Patrick Stewart seems to relish being able to stretch himself a little out of Picard’s usual calm and assured demeanour as Trek once again touches on Moby-Dick, but with Picard this time in the role of Ahab. Levar Burton and Brent Spiner are in a comfortable groove as LaForge and Data, though Spiner is given some engaging scenes with the queen involving literal temptations of the flesh, and there a few entirely tolerable fan-service cameos (Dwight “Murdock from the A-Team” Schultz and Robert Picardo).
Marina Sirtis’s Counsellor Troi is still, naturally, given precisely zero of importance to do, but she is allowed a few moments of fun and relaxation that are entertaining enough, while helping to sell that there is a camaraderie, warmth and friendship amongst the crew. Talking of relaxation, director Jonathan Frakes is remarkably at ease, and at peak Riker, in the relative handful of scenes in which he is on-screen, a not-inconsequential feat, and indeed the writers, the director, and all of the regular cast seem to be on top form, the whole thing seeming like a well-oiled machine with everything firing pretty much just right. So it’s a complete bloody mystery how this was forgotten wholesale for the next two outings…
With everyone reassured that the NG crew could produce a decent film, there must have been some anticipation coming into 98’s Insurrection. Let us take a moment to reflect on how those poor should must have been crushed after watching this thin streak of pish.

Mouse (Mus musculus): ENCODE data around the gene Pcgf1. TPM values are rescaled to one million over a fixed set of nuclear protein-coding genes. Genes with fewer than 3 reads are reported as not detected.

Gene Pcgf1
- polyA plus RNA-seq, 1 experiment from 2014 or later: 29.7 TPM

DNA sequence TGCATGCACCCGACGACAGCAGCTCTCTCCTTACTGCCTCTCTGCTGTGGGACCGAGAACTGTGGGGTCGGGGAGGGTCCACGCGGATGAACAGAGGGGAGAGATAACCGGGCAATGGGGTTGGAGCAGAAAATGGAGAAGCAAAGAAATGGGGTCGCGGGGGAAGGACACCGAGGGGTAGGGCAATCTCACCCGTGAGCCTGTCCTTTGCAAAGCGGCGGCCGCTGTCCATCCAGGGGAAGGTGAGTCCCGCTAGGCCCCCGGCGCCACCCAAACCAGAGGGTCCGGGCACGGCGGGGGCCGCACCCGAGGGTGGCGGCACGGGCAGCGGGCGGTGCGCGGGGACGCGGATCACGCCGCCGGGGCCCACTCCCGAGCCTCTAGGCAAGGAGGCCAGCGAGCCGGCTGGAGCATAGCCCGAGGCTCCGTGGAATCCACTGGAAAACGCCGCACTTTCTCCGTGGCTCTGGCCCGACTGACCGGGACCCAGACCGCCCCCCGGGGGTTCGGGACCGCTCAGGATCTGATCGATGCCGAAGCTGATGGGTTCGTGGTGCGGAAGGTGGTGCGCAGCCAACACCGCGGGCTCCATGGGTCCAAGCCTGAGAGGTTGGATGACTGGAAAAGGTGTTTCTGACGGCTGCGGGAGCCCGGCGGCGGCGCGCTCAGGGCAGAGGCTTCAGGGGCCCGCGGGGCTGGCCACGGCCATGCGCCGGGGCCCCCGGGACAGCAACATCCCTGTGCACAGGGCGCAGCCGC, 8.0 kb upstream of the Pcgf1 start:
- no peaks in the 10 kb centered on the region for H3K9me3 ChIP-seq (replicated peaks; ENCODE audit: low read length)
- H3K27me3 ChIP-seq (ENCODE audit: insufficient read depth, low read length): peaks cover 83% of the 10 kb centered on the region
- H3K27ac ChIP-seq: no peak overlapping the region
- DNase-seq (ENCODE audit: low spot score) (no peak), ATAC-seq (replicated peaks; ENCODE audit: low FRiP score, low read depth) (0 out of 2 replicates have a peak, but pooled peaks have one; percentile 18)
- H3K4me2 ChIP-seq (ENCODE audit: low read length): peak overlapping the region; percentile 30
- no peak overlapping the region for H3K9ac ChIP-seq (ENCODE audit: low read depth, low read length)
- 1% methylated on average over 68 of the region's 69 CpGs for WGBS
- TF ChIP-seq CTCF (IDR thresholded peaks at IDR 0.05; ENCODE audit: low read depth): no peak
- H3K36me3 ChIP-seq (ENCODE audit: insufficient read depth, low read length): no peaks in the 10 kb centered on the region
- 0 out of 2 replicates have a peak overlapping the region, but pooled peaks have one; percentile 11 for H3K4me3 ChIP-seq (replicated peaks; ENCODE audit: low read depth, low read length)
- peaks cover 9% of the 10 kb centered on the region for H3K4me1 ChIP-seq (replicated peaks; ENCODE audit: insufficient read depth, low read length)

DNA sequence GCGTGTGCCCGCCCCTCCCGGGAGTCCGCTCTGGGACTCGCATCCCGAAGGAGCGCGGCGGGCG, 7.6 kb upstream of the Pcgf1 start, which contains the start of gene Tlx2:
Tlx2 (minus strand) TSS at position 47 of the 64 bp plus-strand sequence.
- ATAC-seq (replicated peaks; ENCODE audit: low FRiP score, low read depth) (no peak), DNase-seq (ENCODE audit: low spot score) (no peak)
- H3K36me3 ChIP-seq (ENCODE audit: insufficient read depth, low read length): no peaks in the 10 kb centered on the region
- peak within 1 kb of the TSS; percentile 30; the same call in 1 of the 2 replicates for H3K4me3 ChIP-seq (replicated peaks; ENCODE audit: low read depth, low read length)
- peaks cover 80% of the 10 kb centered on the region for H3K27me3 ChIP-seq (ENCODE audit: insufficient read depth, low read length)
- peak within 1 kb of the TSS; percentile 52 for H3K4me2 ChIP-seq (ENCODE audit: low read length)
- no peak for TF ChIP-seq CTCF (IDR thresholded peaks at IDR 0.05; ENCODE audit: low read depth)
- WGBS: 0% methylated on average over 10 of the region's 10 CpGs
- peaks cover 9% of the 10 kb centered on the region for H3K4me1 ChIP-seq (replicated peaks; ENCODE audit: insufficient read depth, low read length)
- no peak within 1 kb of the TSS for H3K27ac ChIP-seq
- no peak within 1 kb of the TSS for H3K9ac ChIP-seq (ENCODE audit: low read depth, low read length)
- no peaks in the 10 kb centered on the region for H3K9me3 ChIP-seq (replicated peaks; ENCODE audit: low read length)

Data’s supposed to be on secondment to a task force secretly studying what appears to be a idyllic little post-industrial town on a planet home to the Ba’ku, but he goes mental, blowing their cover and can only be reined in from his madness by Picard and crew showing up and singing Gilbert and Sullivan operettas at him. They’ve never quite been able to nail these openings, the NG crew, have they?
This nonsense over with, we can get on to the meat of the piece with the crew uncovering the reason why the Federation and their wilfully, almost comically horrible allies the Son’a are so interested in the plant. The planet’s rings emit a unique “metaphysical particle” or “magic” that restores the Ba’ku, making them effectively immortal.
While the crew get to know the inhabitants of the town, who it turns out are highly technologically advanced but came over all Luddite for some reason not particularly well explained, the Son’a and some corrupt Federation higher-ups plot to remove the Ba’ku from their home and steal the magic planet for their own uses. For the greater good, as they explain it.
Once Picard gets wind of this, he decides that it’s very much not cricket, and sends Riker and Geordi off with the Enterprise to get word of this to the rest of the Federation while he beams down with the rest of the command staff and a crate of guns to lead a guerrilla war, protecting the Ba’ku against the annoying drones the Son’a are using to capture them, leading to an hour or so of boring CG shooting galleries interspersed with exhilarating scenes of sitting about in caves talking about stuff of little to no consequence.
This is perhaps a dismissive way to deal with two hour and twenty minutes of film, but it feels very much like nothing of consequence happens in this film, and it’s almost immediately forgettable. The obvious jive with something like this would be to dismiss it as an extended television episode, but frankly in this case that does a real disservice to the television series which has produced far more interesting multipart episodes than this vacuous nonsense.